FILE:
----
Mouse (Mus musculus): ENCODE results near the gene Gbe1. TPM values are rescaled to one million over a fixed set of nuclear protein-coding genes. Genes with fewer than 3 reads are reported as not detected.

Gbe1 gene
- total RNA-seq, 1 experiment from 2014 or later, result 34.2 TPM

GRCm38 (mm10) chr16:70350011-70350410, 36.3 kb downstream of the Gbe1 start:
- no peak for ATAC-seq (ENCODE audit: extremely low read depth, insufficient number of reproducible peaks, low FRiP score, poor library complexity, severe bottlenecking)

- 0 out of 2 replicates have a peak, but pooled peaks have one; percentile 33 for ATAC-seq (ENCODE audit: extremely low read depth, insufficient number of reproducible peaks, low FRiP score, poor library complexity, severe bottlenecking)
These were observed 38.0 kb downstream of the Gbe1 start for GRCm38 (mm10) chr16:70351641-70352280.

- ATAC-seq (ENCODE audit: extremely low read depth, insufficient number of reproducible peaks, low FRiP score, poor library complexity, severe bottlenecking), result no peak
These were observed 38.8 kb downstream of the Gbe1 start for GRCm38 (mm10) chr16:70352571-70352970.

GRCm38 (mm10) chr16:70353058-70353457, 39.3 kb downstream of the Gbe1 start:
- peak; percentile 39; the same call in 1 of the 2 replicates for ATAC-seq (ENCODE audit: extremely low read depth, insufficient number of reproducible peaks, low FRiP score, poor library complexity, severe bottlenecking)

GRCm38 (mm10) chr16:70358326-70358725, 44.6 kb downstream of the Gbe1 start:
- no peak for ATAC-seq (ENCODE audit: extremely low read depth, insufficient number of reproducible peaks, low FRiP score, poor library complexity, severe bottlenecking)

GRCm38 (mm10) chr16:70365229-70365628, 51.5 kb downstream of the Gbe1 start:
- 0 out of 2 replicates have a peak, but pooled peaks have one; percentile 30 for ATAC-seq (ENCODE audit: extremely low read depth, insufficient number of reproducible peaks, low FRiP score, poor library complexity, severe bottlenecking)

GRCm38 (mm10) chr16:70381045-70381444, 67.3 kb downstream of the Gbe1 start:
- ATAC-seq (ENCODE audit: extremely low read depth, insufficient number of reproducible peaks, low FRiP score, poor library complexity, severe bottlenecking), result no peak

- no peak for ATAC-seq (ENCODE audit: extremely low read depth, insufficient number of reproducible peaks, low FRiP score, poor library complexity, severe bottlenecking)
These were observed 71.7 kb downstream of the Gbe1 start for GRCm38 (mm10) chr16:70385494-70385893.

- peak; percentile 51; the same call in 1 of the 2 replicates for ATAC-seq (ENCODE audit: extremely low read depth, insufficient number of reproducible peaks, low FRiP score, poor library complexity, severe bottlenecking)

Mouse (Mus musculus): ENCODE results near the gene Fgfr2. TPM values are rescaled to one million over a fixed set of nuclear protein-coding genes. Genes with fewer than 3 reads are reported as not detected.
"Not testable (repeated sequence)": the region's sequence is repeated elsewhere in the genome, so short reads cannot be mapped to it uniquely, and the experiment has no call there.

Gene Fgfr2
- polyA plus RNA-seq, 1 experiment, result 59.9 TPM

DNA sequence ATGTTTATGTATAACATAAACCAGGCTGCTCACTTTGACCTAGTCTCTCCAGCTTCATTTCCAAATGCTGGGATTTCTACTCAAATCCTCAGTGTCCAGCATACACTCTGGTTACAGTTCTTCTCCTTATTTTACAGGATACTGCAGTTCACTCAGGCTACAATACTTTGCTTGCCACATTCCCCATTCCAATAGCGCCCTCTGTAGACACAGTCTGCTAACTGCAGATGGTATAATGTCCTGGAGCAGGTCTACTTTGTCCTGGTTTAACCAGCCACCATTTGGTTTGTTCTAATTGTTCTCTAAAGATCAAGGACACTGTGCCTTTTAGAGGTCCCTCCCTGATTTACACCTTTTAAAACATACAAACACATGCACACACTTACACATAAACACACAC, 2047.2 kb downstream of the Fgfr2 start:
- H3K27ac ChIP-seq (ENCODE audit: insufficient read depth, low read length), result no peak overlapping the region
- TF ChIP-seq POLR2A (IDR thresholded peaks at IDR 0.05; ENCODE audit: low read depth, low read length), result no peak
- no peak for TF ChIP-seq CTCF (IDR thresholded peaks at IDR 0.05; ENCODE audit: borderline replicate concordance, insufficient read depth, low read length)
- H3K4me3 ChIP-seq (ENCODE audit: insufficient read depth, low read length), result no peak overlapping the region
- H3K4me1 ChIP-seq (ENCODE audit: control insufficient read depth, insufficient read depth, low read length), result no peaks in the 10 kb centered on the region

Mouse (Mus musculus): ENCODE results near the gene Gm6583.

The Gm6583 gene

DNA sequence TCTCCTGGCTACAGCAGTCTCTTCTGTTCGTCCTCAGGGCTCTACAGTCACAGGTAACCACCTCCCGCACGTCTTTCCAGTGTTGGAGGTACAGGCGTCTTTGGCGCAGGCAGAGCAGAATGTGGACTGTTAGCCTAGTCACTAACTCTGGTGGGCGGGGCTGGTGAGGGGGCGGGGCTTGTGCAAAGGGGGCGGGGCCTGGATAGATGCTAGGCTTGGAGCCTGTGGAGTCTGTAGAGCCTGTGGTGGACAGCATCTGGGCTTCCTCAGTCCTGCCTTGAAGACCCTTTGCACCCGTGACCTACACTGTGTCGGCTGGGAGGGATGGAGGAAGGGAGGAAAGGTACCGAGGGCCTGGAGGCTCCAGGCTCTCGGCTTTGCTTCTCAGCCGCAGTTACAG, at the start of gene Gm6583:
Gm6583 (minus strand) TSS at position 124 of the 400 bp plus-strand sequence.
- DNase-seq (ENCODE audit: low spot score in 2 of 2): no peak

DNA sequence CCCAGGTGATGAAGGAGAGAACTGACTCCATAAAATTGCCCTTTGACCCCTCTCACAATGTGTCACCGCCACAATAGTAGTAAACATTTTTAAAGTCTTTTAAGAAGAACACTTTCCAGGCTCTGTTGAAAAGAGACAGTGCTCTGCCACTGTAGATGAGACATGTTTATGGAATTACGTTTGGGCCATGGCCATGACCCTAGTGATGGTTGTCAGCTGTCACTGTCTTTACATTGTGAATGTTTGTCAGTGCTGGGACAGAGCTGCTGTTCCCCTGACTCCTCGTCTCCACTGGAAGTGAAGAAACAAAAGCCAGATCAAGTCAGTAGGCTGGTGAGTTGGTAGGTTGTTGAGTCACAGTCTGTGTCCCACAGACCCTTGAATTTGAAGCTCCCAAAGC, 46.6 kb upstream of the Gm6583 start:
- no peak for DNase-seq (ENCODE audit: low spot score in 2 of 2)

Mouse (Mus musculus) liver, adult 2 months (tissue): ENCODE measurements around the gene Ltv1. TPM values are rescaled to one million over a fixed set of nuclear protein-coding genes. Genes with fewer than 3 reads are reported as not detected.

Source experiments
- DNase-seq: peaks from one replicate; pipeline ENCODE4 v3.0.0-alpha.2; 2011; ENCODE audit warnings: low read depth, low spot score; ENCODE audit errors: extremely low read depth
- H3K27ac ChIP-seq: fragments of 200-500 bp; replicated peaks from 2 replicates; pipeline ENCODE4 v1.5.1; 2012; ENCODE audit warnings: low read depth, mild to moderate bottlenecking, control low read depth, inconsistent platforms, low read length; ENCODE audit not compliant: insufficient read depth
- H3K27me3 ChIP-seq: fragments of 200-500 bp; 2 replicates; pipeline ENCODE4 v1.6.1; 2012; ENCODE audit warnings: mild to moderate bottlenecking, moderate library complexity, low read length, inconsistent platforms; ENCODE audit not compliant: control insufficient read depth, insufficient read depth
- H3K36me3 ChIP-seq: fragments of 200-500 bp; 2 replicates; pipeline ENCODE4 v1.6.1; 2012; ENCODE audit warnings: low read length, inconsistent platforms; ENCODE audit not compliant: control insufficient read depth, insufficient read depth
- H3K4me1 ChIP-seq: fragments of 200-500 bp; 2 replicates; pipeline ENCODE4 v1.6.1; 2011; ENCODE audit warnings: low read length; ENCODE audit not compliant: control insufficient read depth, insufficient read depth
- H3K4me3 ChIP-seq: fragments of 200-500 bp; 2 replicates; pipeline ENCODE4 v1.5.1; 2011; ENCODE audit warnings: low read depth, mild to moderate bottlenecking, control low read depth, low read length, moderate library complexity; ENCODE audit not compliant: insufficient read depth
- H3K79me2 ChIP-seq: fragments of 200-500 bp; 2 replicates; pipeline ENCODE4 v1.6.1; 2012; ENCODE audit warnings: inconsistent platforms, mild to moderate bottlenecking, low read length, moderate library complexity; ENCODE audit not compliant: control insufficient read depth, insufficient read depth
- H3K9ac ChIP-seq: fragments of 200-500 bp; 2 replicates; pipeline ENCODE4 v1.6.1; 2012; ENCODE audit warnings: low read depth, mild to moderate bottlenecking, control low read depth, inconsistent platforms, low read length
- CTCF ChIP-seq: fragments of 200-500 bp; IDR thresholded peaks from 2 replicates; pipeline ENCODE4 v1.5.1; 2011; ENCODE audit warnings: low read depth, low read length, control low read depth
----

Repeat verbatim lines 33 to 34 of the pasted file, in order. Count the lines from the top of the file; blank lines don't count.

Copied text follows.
DNA sequence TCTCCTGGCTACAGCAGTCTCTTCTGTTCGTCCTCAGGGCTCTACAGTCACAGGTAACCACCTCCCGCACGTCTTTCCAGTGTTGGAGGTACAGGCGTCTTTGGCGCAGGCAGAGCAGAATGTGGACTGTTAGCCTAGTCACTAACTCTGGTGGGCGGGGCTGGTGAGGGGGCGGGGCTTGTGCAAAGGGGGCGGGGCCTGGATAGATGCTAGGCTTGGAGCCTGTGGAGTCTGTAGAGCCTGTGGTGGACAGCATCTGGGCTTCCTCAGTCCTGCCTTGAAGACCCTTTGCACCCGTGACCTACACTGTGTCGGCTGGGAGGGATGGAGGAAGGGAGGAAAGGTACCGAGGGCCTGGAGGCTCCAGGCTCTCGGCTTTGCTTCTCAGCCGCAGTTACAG, at the start of gene Gm6583:
Gm6583 (minus strand) TSS at position 124 of the 400 bp plus-strand sequence.